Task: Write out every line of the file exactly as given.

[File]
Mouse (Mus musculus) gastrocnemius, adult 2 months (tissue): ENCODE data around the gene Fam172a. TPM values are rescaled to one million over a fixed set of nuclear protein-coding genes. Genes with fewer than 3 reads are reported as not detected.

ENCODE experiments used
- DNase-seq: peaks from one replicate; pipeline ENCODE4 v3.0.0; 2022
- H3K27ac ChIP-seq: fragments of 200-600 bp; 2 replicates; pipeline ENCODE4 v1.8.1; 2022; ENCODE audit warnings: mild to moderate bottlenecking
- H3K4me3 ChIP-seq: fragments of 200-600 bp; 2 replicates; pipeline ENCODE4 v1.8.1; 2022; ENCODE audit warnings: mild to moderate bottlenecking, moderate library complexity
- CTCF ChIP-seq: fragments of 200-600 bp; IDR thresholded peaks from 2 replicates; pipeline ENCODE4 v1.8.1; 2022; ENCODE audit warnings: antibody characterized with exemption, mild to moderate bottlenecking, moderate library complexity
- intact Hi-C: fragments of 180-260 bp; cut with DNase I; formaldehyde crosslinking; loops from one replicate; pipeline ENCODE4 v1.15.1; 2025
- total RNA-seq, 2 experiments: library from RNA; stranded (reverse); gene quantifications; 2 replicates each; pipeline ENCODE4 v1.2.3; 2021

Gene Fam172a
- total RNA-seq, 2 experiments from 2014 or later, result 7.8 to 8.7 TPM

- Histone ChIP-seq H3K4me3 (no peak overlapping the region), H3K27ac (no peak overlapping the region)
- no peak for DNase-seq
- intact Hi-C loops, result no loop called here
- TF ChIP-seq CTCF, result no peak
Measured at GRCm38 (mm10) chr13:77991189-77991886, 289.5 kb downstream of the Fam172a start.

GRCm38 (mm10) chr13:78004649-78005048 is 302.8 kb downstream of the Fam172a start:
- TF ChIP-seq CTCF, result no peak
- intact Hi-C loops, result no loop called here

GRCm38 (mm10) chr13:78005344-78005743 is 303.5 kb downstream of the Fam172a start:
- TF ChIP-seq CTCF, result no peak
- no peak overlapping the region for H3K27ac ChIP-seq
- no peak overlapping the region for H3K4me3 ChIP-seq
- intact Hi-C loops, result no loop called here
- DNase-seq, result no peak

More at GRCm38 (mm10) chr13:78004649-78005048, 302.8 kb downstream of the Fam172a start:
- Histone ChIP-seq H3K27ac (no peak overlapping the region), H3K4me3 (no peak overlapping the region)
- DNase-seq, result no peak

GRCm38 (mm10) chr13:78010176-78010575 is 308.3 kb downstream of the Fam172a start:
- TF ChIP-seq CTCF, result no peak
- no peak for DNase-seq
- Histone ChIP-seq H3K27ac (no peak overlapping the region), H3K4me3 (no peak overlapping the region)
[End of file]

Mouse (Mus musculus) gastrocnemius, adult 2 months (tissue): ENCODE data around the gene Fam172a. TPM values are rescaled to one million over a fixed set of nuclear protein-coding genes. Genes with fewer than 3 reads are reported as not detected.

ENCODE experiments used
- DNase-seq: peaks from one replicate; pipeline ENCODE4 v3.0.0; 2022
- H3K27ac ChIP-seq: fragments of 200-600 bp; 2 replicates; pipeline ENCODE4 v1.8.1; 2022; ENCODE audit warnings: mild to moderate bottlenecking
- H3K4me3 ChIP-seq: fragments of 200-600 bp; 2 replicates; pipeline ENCODE4 v1.8.1; 2022; ENCODE audit warnings: mild to moderate bottlenecking, moderate library complexity
- CTCF ChIP-seq: fragments of 200-600 bp; IDR thresholded peaks from 2 replicates; pipeline ENCODE4 v1.8.1; 2022; ENCODE audit warnings: antibody characterized with exemption, mild to moderate bottlenecking, moderate library complexity
- intact Hi-C: fragments of 180-260 bp; cut with DNase I; formaldehyde crosslinking; loops from one replicate; pipeline ENCODE4 v1.15.1; 2025
- total RNA-seq, 2 experiments: library from RNA; stranded (reverse); gene quantifications; 2 replicates each; pipeline ENCODE4 v1.2.3; 2021

Gene Fam172a
- total RNA-seq, 2 experiments from 2014 or later, result 7.8 to 8.7 TPM

- Histone ChIP-seq H3K4me3 (no peak overlapping the region), H3K27ac (no peak overlapping the region)
- no peak for DNase-seq
- intact Hi-C loops, result no loop called here
- TF ChIP-seq CTCF, result no peak
Measured at GRCm38 (mm10) chr13:77991189-77991886, 289.5 kb downstream of the Fam172a start.

GRCm38 (mm10) chr13:78004649-78005048 is 302.8 kb downstream of the Fam172a start:
- TF ChIP-seq CTCF, result no peak
- intact Hi-C loops, result no loop called here

GRCm38 (mm10) chr13:78005344-78005743 is 303.5 kb downstream of the Fam172a start:
- TF ChIP-seq CTCF, result no peak
- no peak overlapping the region for H3K27ac ChIP-seq
- no peak overlapping the region for H3K4me3 ChIP-seq
- intact Hi-C loops, result no loop called here
- DNase-seq, result no peak

More at GRCm38 (mm10) chr13:78004649-78005048, 302.8 kb downstream of the Fam172a start:
- Histone ChIP-seq H3K27ac (no peak overlapping the region), H3K4me3 (no peak overlapping the region)
- DNase-seq, result no peak

GRCm38 (mm10) chr13:78010176-78010575 is 308.3 kb downstream of the Fam172a start:
- TF ChIP-seq CTCF, result no peak
- no peak for DNase-seq
- Histone ChIP-seq H3K27ac (no peak overlapping the region), H3K4me3 (no peak overlapping the region)